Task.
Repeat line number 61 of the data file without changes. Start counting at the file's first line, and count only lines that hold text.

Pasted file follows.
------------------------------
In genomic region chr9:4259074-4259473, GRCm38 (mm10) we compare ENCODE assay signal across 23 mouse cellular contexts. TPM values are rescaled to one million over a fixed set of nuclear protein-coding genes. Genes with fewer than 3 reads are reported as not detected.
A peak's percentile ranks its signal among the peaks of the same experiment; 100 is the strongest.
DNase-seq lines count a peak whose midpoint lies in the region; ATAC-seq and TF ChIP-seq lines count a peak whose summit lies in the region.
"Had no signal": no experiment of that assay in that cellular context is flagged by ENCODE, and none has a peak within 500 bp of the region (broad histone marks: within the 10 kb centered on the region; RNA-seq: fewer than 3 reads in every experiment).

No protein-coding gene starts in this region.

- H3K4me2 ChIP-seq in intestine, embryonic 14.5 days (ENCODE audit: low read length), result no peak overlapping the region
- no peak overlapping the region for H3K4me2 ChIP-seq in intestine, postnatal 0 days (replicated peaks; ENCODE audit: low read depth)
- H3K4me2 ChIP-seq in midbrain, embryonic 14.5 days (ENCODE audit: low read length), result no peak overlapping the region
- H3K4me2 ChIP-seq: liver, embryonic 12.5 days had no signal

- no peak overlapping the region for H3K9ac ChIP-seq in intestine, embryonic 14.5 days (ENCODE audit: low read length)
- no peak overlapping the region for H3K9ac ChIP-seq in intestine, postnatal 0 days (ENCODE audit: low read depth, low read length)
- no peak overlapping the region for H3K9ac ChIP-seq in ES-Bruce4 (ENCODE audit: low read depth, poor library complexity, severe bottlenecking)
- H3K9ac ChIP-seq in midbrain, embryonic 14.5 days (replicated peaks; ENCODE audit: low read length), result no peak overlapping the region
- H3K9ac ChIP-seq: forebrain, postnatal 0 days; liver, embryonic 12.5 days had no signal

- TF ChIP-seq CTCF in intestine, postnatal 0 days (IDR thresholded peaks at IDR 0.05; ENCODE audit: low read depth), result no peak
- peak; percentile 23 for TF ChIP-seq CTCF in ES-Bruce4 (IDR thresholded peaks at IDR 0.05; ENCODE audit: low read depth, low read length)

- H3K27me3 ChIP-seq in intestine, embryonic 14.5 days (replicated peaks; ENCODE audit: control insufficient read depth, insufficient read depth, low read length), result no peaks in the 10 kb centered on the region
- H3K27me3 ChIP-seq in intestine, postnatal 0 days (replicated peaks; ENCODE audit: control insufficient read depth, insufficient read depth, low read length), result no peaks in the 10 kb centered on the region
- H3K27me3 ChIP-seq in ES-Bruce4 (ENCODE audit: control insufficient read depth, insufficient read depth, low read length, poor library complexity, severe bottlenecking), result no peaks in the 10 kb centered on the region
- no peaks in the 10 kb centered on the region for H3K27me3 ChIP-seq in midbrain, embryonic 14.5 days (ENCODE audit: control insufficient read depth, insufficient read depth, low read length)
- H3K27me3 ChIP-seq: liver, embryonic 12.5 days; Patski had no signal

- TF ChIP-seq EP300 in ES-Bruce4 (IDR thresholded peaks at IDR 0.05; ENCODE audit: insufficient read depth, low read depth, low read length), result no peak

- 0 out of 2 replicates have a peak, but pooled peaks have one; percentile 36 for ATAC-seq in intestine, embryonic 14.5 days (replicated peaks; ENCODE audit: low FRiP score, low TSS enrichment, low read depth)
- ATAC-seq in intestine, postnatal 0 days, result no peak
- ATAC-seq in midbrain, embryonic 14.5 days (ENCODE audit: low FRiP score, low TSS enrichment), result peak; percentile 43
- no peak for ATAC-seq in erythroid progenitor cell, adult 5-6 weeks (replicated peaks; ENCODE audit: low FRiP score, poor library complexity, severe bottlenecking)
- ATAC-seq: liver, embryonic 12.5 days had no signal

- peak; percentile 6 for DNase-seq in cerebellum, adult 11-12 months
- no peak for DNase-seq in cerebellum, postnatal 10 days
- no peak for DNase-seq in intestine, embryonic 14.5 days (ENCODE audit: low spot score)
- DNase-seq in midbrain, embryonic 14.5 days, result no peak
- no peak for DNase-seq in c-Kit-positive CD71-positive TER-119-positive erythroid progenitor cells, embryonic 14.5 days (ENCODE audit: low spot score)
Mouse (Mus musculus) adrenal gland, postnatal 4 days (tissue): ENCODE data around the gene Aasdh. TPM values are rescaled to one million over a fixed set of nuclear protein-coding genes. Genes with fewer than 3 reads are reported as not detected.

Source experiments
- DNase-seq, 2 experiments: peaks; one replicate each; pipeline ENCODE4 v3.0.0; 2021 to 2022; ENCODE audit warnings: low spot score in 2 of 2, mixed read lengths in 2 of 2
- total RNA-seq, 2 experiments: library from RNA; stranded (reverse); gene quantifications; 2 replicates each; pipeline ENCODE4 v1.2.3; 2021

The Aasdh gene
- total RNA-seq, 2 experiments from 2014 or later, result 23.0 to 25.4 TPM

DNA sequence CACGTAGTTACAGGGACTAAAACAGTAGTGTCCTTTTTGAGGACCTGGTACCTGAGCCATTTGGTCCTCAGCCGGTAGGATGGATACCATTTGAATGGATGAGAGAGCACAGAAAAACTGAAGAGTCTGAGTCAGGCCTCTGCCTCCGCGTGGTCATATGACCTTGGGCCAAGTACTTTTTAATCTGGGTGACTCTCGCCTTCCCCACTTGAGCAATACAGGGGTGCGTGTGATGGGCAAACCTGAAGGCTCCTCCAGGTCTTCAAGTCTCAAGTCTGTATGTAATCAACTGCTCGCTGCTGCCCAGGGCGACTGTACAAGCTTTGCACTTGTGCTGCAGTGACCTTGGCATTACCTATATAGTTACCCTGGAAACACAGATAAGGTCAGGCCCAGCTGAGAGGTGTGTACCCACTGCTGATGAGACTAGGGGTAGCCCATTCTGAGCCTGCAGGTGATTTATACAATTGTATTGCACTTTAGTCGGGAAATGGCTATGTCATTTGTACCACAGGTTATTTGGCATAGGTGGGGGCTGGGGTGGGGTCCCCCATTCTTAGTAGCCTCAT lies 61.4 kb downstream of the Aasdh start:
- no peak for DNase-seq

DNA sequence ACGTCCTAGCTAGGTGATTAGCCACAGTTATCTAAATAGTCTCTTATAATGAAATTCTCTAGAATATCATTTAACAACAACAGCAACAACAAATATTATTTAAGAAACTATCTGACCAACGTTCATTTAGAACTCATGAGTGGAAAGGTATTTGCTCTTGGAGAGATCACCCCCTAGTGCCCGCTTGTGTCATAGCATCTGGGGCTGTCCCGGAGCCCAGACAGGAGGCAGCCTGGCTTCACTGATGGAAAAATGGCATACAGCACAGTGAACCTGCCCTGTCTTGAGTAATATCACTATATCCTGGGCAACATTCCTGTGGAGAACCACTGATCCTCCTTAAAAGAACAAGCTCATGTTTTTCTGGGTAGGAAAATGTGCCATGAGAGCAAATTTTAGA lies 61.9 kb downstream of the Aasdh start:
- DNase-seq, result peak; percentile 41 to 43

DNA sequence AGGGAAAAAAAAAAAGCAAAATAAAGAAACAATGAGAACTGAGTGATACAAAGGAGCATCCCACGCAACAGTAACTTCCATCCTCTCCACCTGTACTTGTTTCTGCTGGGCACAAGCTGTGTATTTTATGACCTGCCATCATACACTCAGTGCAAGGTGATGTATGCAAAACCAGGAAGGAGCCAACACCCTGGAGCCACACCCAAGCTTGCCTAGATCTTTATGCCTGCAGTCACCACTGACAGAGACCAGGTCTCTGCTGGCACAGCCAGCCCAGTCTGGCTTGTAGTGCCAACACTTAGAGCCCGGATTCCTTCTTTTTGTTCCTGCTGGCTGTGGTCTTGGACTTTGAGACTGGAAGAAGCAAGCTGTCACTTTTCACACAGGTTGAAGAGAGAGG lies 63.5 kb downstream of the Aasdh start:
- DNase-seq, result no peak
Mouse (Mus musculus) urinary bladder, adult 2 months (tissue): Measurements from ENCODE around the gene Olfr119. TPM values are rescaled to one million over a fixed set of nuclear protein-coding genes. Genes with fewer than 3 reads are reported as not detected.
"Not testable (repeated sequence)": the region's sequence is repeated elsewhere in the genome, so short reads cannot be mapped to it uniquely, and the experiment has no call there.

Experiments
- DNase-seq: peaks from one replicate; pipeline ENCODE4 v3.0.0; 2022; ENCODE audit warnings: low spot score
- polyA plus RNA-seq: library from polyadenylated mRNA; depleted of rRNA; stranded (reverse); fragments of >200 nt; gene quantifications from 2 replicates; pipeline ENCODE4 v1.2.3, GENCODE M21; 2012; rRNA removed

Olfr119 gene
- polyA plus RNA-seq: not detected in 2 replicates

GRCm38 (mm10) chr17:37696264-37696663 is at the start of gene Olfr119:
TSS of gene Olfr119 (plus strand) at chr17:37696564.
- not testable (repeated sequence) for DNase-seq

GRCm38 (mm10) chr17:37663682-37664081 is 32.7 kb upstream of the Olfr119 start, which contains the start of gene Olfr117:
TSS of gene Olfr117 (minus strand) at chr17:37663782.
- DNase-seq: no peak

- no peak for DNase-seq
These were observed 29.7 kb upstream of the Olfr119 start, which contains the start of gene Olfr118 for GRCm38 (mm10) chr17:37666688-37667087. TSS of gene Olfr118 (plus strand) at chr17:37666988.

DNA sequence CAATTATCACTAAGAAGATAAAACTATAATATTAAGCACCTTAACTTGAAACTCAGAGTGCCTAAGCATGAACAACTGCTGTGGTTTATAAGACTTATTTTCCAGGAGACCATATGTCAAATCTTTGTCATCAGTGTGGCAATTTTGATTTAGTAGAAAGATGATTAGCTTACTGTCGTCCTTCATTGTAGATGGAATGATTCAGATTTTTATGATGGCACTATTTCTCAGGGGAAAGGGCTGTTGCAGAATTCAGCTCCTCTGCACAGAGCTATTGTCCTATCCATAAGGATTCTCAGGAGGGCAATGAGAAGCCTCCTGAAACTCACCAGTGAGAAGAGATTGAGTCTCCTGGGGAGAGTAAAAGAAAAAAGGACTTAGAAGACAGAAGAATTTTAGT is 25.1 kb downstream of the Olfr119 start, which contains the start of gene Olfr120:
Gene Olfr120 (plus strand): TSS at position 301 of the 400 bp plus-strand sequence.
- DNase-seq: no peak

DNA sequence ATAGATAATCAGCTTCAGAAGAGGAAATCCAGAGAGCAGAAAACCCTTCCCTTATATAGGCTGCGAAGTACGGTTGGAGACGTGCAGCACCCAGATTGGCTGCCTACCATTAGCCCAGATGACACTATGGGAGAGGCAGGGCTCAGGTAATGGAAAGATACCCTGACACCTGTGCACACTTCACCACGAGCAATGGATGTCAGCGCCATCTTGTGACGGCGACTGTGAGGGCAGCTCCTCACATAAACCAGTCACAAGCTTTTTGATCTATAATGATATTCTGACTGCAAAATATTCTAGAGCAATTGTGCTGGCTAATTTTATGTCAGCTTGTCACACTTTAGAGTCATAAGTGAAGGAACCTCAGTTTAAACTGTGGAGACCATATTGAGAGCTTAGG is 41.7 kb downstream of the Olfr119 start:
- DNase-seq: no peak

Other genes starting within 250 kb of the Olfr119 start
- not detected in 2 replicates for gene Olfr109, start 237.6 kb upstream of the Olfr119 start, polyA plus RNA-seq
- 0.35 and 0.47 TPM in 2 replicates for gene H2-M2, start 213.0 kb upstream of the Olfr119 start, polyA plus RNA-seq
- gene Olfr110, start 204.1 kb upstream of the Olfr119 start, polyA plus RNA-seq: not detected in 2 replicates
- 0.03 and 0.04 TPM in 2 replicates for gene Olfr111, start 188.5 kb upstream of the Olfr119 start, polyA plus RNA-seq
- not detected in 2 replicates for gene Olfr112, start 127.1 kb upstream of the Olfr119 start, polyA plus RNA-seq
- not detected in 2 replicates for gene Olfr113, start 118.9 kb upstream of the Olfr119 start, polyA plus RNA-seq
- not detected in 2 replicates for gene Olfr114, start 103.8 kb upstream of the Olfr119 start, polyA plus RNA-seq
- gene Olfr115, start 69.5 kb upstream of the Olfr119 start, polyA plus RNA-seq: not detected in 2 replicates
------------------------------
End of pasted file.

Gene Olfr120 (plus strand): TSS at position 301 of the 400 bp plus-strand sequence.